Climate change projected to alter Indiana bat maternity range
Research by US Forest Service scientists forecasts profound changes over the next 50 years in the summer range of the endangered Indiana bat. In an article published in the journal Ecology and Evolution, Forest Service Southern Research Station researchers Susan Loeb and Eric Winters discuss the findings of one of the first studies designed to forecast the responses of a temperate zone bat species to climate change.
The researchers modeled the current maternity distribution of Indiana bats and then modeled future distributions based on four different climate change scenarios. "We found that due to projected changes in temperature, the most suitable summer range for Indiana bats would decline and become concentrated in the northeastern United States and the Appalachian Mountains," says SRS research ecologist Loeb. "The western part of the range (Missouri, Iowa, Illinois, Kentucky, Indiana, and Ohio)—currently considered the heart of Indiana bat maternity range—would become unsuitable under most climates that we modeled. This has important implications for managers in the Northeast and the Appalachian Mountains as these areas will most likely serve as climatic refuges for these animals when other parts of the range become too warm."
In general, bat species in temperate zones such as Indiana bats may be more sensitive than many other groups of mammals to climate change because their reproductive cycles, hibernation patterns, and migration are closely tied to temperature. Indiana bat populations were in decline for decades due to multiple factors, including the destruction of winter hibernation sites and loss of summer maternity habitat.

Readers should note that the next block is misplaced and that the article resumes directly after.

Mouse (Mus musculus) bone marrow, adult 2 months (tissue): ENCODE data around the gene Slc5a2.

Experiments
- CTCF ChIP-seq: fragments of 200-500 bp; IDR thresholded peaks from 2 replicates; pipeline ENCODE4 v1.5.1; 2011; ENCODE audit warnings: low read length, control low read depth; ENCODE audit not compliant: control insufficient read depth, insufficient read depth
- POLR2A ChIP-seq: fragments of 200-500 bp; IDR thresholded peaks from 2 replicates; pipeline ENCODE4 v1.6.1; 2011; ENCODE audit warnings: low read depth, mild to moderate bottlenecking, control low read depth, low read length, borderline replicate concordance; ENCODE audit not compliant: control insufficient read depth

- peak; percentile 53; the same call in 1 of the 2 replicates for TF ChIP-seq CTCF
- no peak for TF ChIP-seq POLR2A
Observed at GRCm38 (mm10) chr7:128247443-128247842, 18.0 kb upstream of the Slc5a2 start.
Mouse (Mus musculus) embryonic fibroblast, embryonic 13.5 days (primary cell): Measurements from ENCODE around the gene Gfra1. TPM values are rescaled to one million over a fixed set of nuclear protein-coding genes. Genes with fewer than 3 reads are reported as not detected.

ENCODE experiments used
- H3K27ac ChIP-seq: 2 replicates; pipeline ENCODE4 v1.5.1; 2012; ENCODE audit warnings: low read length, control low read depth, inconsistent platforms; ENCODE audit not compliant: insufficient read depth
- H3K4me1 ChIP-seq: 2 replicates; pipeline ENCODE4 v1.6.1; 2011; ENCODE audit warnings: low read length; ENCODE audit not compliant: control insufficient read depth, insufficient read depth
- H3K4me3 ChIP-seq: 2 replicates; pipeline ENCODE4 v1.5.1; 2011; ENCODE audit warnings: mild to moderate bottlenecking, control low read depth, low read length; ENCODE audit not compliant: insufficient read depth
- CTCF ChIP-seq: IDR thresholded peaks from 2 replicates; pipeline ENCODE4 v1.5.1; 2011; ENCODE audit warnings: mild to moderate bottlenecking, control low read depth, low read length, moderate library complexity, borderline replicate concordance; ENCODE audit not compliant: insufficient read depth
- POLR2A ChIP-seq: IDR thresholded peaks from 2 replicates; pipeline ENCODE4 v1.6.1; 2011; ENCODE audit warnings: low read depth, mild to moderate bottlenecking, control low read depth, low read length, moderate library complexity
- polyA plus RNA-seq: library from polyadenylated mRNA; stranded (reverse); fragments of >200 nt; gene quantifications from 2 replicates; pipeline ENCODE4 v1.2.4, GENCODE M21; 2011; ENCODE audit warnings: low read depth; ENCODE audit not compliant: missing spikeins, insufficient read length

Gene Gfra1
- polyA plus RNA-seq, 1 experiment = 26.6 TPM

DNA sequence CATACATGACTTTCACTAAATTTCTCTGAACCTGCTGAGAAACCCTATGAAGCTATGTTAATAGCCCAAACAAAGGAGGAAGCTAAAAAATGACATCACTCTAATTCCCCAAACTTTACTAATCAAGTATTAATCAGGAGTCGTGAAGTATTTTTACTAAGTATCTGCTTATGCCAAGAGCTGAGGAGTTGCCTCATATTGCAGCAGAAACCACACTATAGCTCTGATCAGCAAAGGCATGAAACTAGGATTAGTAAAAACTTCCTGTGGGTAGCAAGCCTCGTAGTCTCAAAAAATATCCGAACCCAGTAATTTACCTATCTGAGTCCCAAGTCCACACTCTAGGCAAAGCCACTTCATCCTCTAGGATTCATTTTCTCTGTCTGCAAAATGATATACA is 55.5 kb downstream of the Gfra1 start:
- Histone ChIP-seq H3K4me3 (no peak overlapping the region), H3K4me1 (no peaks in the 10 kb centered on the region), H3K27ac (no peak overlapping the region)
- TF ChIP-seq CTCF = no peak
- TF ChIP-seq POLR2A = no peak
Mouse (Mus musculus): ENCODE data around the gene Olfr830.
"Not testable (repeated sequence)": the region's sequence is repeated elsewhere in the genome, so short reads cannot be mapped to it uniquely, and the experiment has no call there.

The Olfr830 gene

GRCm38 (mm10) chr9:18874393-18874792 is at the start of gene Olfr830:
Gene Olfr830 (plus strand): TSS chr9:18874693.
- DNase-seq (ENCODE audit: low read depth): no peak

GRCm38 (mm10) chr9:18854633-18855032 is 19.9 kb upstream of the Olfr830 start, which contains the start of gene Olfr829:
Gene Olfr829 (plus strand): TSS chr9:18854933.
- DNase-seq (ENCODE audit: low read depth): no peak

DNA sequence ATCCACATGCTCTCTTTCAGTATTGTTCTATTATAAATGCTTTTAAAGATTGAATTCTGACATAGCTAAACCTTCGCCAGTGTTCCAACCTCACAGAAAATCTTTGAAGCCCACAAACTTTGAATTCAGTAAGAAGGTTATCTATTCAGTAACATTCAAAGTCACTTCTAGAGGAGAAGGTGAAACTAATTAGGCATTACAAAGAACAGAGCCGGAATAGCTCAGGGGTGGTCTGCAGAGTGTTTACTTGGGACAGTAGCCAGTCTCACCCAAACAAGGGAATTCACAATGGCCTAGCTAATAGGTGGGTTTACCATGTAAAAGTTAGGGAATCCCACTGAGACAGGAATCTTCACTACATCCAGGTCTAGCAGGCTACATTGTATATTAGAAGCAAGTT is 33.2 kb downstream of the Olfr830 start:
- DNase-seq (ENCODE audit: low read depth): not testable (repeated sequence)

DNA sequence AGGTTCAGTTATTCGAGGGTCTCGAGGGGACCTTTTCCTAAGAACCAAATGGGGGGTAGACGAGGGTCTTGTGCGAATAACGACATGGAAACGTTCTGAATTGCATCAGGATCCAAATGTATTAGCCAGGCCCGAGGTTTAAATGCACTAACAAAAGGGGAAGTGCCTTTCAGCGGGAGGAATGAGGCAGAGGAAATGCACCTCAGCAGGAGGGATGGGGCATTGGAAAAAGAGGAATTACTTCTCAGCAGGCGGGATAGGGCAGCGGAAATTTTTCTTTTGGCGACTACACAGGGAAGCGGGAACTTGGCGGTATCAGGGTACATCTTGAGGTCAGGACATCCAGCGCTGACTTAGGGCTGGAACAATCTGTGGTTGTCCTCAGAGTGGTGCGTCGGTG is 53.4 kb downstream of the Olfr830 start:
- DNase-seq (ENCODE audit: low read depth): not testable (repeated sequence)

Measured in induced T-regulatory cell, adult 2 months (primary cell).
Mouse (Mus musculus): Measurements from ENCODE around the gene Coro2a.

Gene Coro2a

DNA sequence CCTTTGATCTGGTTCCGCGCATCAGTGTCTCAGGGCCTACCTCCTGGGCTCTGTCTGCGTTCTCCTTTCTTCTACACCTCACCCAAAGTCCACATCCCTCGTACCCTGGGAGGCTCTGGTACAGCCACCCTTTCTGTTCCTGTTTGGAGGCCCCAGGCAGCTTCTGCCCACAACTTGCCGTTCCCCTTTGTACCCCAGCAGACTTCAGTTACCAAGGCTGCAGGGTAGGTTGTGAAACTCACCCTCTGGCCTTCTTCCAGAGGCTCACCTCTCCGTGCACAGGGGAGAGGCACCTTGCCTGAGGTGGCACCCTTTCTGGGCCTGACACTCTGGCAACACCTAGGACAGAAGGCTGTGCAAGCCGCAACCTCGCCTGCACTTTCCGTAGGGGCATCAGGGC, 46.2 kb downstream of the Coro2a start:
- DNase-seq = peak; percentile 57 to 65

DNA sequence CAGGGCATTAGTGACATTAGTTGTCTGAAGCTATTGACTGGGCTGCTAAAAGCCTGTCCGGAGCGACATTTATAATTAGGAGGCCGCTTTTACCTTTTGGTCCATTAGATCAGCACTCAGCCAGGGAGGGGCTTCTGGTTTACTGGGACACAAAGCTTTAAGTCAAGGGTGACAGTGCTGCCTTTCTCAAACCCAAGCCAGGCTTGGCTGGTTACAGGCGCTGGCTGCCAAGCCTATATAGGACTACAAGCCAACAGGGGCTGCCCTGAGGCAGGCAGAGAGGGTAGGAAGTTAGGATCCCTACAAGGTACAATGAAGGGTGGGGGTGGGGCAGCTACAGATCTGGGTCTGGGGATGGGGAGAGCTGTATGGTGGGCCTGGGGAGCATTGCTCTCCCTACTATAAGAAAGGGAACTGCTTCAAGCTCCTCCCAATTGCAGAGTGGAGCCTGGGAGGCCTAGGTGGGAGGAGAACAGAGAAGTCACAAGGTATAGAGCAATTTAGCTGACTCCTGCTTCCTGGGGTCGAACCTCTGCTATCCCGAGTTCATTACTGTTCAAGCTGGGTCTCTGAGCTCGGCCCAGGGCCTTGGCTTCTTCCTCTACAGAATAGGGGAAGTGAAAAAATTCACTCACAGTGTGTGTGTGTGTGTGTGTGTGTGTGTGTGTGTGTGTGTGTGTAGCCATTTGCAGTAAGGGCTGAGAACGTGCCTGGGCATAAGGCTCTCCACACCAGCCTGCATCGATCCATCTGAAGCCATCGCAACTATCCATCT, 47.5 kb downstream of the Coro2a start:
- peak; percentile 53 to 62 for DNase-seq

Due to conservation efforts, researchers saw an increase in Indiana bat populations in 2000 to 2005, but with the onset of white-nose syndrome populations are declining again, with the number of Indiana bats reported hibernating in the northeastern United States down by 72 percent in 2011. The study predicts even more declines due to temperature rises from climate change, with much of the western portion of the current range forecast to be unsuitable for maternity habitat by 2060.
"Our model suggests that once average summer (May through August) maximum temperatures reach 27.4°C (81.3°F), the climatic suitability of the area for Indiana bat maternity colonies declines," says Loeb. "Once they reach 29.9°C (85.8°F), the area is forecast to become completely unsuitable. Initially, Indiana bat maternity colonies may respond to warming temperatures by choosing roosts that have more shade than the roosts that they currently use. Eventually, it is likely that they will have to find more suitable climates."
The models the researchers produced provide resource managers guidance on areas that are likely to contain maternity colonies now and in the future, depending on the availability of suitable habitat in those areas. "Managers in the western parts of the range should be aware of the potential changes in summer distributions due to climate change and not assume that declines are due to habitat loss or degradation," says Loeb. "Management actions that foster high reproductive success and survival will be critical for the conservation and recovery of the species."